Is the Reggio Emilia approach to preschool education unique?

Is the Reggio Emilia approach to preschool education unique?

An engaging learning landscape filled with play is the Reggio Emilia way.

Preschoolers engage in creative play to make connections between what they already understand and their surrounding environment. Simply said, play is the work of young children. The best preschools and daycares organize their day around the framework of play. Early childhood educators engage their students to develop and grow through enriching play experiences. Creative play also develops the necessary skills to be prepared for later learning. To enter a busy preschool classroom is to realize children thrive when their learning environment allows creative exploration. Who determines the direction and materials in the learning environment is what makes the Reggio Emilia approach to preschool education unique.

Most preschool and daycare programs organize around a prepared curriculum. Early childhood educators decide which activities should be introduced to their students organized around a school calendar year. Sometimes it appears we teach preschool from holiday to holiday. In a Reggio Emilia classroom, however, there is “not a pre-set curriculum, but a process of inviting and sustaining learning.”

The teacher serves as the facilitator by having resources at hand to enhance learning through play. The teacher is guided by a keen understanding of young children in general, but also uses careful observation and dialogue with each child. The Reggio Emilia theory suggests children are active participants who are assumed to have “an interest in constructing their learning.” This close relationship allows children to steer the direction of their learning.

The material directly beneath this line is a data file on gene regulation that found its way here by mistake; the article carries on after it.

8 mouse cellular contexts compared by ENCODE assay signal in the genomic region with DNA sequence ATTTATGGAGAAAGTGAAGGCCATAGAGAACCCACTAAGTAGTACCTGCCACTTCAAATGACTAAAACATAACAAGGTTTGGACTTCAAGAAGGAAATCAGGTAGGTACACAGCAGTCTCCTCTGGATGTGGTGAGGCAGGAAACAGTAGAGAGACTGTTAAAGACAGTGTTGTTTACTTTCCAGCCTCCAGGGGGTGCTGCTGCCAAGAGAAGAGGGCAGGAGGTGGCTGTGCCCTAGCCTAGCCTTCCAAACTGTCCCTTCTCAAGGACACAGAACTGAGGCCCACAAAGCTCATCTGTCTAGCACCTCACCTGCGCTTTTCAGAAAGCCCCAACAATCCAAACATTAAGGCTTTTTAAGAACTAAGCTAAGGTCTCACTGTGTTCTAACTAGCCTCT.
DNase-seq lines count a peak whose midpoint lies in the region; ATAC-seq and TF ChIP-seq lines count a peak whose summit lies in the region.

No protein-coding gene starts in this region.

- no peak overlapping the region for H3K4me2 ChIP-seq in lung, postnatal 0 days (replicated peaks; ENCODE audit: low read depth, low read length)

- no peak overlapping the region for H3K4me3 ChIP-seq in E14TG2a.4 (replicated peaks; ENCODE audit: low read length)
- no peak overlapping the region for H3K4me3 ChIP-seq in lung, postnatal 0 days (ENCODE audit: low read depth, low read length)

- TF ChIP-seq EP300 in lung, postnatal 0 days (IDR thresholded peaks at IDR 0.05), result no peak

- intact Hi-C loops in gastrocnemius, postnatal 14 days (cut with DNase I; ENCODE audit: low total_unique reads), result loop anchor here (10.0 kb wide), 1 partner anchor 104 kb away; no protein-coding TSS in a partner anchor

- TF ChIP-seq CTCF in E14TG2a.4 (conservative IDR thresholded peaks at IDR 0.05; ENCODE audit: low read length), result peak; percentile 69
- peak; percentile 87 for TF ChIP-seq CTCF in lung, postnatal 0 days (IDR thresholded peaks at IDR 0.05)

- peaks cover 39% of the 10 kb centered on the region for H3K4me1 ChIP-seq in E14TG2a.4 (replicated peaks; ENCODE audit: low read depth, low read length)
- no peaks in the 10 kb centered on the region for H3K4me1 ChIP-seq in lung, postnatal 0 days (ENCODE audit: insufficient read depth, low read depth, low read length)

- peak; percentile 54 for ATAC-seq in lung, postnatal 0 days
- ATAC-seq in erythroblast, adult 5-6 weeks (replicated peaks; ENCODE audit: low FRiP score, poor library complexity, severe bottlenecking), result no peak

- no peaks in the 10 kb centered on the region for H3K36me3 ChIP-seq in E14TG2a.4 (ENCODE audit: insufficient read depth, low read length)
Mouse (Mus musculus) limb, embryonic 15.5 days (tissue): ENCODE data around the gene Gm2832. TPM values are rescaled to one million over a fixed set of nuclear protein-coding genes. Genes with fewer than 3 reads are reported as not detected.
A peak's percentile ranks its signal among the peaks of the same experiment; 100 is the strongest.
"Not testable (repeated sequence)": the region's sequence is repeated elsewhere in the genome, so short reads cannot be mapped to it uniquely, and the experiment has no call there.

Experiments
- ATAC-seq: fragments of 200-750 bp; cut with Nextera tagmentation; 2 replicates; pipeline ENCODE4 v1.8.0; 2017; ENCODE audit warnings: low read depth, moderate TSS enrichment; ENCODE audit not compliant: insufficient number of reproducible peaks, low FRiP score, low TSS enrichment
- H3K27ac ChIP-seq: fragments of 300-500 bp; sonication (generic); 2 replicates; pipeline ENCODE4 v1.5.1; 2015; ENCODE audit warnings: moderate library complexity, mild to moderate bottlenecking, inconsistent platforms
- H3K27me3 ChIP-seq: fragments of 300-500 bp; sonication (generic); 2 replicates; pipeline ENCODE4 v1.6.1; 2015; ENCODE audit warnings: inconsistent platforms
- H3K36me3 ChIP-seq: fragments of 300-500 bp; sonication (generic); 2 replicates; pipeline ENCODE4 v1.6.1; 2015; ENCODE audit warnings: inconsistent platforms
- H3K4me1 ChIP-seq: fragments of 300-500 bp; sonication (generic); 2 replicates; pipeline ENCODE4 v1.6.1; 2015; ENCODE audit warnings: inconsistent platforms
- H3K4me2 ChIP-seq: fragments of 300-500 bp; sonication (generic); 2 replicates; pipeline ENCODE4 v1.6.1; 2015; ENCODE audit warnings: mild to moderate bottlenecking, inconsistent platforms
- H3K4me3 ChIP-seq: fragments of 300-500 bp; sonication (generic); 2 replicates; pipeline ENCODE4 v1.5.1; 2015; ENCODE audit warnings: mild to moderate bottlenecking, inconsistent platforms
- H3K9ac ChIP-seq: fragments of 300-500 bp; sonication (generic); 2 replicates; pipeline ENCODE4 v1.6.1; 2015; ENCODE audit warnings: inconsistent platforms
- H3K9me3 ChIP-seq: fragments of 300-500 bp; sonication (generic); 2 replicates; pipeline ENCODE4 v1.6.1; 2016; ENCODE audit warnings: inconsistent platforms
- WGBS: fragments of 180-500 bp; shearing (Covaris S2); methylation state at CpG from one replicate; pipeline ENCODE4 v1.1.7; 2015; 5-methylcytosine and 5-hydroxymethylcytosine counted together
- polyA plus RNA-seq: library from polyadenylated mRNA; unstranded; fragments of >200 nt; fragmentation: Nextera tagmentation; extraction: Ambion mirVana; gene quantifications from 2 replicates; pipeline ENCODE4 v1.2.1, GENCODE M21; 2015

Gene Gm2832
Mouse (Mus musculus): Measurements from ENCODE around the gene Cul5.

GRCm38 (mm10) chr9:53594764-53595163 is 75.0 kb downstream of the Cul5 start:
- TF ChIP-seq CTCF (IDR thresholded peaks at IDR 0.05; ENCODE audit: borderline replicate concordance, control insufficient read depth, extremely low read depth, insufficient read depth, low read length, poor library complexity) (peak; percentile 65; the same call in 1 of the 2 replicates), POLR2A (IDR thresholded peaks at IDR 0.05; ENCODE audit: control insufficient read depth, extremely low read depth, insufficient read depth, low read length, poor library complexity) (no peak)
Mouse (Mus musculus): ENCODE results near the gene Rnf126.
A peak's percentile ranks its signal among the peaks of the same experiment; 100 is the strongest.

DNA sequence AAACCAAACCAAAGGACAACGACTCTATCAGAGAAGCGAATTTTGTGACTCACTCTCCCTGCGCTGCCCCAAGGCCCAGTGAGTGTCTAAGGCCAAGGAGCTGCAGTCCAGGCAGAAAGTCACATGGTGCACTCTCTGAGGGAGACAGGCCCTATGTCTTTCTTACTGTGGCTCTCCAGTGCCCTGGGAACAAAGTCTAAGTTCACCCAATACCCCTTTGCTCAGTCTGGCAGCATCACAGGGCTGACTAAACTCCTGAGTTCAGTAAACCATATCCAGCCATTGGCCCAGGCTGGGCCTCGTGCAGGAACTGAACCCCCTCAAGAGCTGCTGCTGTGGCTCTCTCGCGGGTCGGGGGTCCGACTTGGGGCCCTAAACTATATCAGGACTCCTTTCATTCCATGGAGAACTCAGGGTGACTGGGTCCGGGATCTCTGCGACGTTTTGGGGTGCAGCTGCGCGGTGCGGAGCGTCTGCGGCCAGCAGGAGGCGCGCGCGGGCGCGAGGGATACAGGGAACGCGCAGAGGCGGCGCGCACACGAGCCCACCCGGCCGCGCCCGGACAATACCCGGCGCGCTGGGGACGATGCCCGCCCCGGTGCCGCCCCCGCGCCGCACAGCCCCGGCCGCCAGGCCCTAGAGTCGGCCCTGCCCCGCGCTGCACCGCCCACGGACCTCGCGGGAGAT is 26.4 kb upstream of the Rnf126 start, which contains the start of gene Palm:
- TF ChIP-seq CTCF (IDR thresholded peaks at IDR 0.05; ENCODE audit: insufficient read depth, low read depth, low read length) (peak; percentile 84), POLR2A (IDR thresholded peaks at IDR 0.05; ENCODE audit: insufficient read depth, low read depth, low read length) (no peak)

Other key components are found in Reggio Emilia based programs.  Children, parents and educators join together in the process of learning. “For children to learn their well-being has to be guaranteed. Such well-being is connected with the well being of parents and teachers.” Both indoor and outdoor environments are carefully arranged. The learning environment must offer a balance between large group, small group, child-directed and teacher facilitated activities.  


The learning environment is referred  to as the child’s “third teacher.” Each staff includes an atelierista, a teacher with a background in visual arts. A fully equipped arts studio is an integral part of learning environment. In the atelier, the children explore “the whole cognitive/symbolic expression involved in the process of learning.”

No need to rethink your classroom just yet. You may already be a Reggio Emilia theorist. A perfect example would be when you set out the blocks and trucks for creative play. But somehow, all the blocks end up in housekeeping. Together, the children design and build an elaborate castle using teamwork. When this type of cooperative engagement occurs in your classroom, you have just experienced a Reggio Emilia moment of pure play.


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